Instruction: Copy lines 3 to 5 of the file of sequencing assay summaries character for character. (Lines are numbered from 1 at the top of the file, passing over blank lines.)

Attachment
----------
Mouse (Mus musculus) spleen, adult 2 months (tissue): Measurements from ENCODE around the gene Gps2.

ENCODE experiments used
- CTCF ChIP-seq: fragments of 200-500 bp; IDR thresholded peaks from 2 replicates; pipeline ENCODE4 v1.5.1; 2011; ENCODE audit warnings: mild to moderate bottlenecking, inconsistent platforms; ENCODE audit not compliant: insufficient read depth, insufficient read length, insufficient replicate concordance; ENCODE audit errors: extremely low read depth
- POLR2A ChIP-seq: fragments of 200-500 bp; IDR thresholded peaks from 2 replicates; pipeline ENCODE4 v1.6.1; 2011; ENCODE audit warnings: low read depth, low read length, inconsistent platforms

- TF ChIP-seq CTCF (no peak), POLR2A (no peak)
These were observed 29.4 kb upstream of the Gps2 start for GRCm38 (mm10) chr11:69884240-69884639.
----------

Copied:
- CTCF ChIP-seq: fragments of 200-500 bp; IDR thresholded peaks from 2 replicates; pipeline ENCODE4 v1.5.1; 2011; ENCODE audit warnings: mild to moderate bottlenecking, inconsistent platforms; ENCODE audit not compliant: insufficient read depth, insufficient read length, insufficient replicate concordance; ENCODE audit errors: extremely low read depth
- POLR2A ChIP-seq: fragments of 200-500 bp; IDR thresholded peaks from 2 replicates; pipeline ENCODE4 v1.6.1; 2011; ENCODE audit warnings: low read depth, low read length, inconsistent platforms

- TF ChIP-seq CTCF (no peak), POLR2A (no peak)